Admit it. You care what the reviews say, don’t you? No matter how much you may wish the the verdict of one reviewer isn’t important to you, the fact remains that, career-wise, there’s nothing better to take back with you that a four- or five-star review from a reputable publication. Back home you can bang on about how great the audience feedback was, but anyone can claim that irrespective of the truth. Pre-fringe recommendations are better, but it really takes too long to explain exactly what you achieved. Bottom line is that there’s no quicker way of telling theatres of your achievements than “I’ve got this four-star review.”

Unfortunately, given the size of Brighton Fringe, there’s quite a high chance you’ll get just one review. And individual reviews are a bit of a lottery, skewed heavily by the personal preferences of the reviewer. This is especially precarious if you’re doing a play that splits opinion (as I knew mine did). Even if it’s a minority who don’t like it, it just take one bit of bad luck at the wrong moment. And here’s the bad news: you are going to have to wait for days. Apart from the annoying habit for reviews to come out too late to affect your sales, it also means it’s an agonising wait before you know if you have something to show for the hundreds of pounds and months of work you’ve put it. Worse, you don’t know when the review is going to come out, so instead of being about not thinking about it for a few days, you’re likely to be checking the internet obsessively, know the review could come out any moment. Jesus, who thought smartphones were a good idea? Especially the ones that load the pages slowly. I remember twice getting a fright as a two-star rating flashed up on on Broadway Baby, followed by a sense of relief when the title of someone else’s play loaded . (Note: if that was your play where I thought “phew, that bad review’s someone else’s”, soz.)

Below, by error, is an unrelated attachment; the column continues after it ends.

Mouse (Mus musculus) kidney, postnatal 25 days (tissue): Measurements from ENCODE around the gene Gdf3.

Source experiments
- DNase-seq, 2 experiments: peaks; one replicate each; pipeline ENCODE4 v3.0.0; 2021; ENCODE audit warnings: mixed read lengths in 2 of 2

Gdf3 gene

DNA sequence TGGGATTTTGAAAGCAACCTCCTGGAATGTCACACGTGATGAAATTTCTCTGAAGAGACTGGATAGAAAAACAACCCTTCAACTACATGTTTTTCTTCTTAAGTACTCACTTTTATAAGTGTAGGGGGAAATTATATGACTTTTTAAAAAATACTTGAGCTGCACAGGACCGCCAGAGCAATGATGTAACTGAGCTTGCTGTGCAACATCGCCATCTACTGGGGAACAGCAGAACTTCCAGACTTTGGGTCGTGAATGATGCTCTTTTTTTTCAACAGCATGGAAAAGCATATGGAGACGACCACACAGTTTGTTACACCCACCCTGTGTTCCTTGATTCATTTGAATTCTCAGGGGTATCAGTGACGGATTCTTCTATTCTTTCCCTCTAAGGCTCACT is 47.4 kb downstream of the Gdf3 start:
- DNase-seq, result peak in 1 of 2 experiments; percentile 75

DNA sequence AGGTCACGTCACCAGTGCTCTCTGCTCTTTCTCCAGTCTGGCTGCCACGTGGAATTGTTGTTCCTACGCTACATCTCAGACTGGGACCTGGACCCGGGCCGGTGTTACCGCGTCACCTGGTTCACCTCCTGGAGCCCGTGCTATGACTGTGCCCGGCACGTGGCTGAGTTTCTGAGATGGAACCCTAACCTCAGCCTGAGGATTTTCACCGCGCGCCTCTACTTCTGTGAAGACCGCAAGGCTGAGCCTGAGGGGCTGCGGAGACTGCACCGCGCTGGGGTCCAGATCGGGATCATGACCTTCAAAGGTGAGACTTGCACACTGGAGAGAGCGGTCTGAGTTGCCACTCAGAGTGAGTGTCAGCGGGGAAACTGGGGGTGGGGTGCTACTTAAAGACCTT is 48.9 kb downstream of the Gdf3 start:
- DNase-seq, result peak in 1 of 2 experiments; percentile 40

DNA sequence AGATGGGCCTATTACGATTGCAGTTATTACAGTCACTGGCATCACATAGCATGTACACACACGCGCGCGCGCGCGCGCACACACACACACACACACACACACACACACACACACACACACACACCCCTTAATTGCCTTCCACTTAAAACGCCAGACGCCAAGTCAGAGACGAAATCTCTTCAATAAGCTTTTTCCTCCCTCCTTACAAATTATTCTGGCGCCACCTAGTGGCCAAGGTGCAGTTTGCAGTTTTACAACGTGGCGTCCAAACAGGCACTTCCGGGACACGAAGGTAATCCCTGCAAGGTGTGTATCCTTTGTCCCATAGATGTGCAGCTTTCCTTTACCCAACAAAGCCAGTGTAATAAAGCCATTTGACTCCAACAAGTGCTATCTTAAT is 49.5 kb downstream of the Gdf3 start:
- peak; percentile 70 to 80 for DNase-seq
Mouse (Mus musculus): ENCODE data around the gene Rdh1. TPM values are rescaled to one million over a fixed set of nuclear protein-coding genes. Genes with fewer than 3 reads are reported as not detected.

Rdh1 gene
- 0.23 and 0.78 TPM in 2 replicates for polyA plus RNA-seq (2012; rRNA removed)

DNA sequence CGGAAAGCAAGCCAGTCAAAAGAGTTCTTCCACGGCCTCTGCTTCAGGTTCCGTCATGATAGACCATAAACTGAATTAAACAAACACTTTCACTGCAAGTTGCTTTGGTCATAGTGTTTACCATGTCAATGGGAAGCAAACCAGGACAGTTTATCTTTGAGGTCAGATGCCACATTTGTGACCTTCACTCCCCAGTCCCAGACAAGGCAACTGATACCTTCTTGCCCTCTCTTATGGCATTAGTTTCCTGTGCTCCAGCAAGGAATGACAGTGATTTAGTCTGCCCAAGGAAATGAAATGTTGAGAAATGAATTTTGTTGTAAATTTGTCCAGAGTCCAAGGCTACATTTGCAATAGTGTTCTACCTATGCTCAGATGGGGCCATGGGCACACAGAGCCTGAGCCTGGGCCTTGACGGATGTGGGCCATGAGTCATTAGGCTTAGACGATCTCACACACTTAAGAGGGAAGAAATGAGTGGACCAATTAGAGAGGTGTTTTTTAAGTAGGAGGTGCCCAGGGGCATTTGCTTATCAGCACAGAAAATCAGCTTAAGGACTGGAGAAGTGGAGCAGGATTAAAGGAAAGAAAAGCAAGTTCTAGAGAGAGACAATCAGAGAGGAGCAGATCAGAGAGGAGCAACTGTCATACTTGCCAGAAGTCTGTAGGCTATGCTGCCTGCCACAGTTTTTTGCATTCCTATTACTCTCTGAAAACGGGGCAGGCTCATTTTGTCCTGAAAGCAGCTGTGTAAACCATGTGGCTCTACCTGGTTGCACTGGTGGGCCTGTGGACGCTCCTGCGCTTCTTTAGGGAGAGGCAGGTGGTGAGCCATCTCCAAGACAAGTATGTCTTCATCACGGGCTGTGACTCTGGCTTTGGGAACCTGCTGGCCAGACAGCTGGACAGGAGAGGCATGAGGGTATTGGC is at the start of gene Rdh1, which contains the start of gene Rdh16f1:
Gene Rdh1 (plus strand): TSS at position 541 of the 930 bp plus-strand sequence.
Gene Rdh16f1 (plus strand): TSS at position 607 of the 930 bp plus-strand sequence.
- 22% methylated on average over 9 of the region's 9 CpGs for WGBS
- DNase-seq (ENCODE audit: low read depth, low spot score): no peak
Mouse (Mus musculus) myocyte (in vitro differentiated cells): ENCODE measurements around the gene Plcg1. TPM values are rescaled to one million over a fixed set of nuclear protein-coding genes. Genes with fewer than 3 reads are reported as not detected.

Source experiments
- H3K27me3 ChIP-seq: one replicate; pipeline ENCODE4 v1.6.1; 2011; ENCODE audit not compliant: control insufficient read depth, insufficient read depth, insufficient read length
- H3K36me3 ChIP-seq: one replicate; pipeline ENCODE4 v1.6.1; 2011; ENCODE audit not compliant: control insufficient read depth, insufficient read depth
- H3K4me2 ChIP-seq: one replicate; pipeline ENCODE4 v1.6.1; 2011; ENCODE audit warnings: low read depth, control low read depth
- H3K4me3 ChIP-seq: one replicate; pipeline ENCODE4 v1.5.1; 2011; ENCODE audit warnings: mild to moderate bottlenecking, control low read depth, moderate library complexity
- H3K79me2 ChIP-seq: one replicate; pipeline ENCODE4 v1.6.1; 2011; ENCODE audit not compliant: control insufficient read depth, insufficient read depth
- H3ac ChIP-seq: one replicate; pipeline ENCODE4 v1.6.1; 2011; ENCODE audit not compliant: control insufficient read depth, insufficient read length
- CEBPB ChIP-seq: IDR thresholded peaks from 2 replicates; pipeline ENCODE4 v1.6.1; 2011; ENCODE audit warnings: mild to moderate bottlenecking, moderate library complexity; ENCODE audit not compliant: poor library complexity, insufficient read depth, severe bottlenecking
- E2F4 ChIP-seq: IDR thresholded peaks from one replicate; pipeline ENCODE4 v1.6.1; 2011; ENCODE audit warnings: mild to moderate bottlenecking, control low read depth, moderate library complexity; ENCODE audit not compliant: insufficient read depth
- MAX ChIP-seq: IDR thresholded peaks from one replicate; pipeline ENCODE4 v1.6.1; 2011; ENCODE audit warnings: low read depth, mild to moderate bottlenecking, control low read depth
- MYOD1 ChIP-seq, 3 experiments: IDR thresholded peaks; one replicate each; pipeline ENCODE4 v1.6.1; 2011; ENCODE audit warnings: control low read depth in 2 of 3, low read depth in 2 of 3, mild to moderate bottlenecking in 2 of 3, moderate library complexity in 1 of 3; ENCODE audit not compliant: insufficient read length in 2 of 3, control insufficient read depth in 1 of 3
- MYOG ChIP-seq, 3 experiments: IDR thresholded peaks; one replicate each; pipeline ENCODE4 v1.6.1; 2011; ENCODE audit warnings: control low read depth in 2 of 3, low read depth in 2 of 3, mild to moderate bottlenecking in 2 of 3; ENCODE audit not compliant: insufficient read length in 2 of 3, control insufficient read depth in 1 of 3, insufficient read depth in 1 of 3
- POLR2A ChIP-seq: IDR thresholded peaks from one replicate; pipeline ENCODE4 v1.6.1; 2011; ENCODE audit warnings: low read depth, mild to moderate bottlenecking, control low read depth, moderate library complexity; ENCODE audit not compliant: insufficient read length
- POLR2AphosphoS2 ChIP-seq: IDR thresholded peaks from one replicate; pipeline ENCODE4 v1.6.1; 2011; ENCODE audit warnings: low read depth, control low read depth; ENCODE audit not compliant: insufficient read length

My advice is that if your venue offers you the option to book in reviewers but not tell you they’ve got one in, take it up. The less you know about pending reviews, the better. Even so, that can’t always be avoided – you might notice someone with a notepad in your sparse audience, or a well-meaning friend might notice and give the game away. Once you know, you can’t un-know. There were periods when I was convinced I was going to get a good review and other periods when I was convinced I’d get a bad one. Whatever your tactic, there’s a lot at stake psychologically on the outcome. When I got my four-star review on the last day, that overcame the disappointment that had got to me all week about my tiny audiences. If I’d been less lucky, it could have been a very different journey home. Really, Brighton is not for the faint-hearted.

10: Your festival fringe reputation can overtake your local reputation

A Brighton Fringe veteran attempting to tell the local press of his achievements (and definitely not a scene from Despicable Me), yesterday.

A Brighton Fringe veteran attempting to tell the local press of his achievements (and definitely not a scene from Despicable Me), yesterday.

Okay, I’m going to slip into a minor rant here, not about Brighton fringe, but about places that don’t embrace Brighton’s spirit of inclusivity. One frustration I and many other people have is local arts media who don’t seem that interested in emerging talent. I don’t know what the editorial policies of local arts media is, and they’re welcome to explain it at any time, but the fact remains that the coverage is dominated by what’s going on in the same few big venues – it sometimes feels like little more than reciting their press releases. So how are you supposed to get started? With a few honourable exceptions, it seems they’re not bothered.

That’s the beautiful thing about the Brighton Fringe. When you start doing the festival fringe circuit, everyone’s status and standing is reset to zero. And, okay, you’re up against established local companies who have a major head start on you, but the open culture of the festival fringe means that audience and reviewers alike look beyond the big names they know and give some unknowns a chance. They care very little who are the giants and who are the minnows back home – it all comes down to what they want to see. Giants can outperform minnows and minnows can outperform giants. You can earn the respect of punters, press and venues in Brighton even if you’re ignored locally.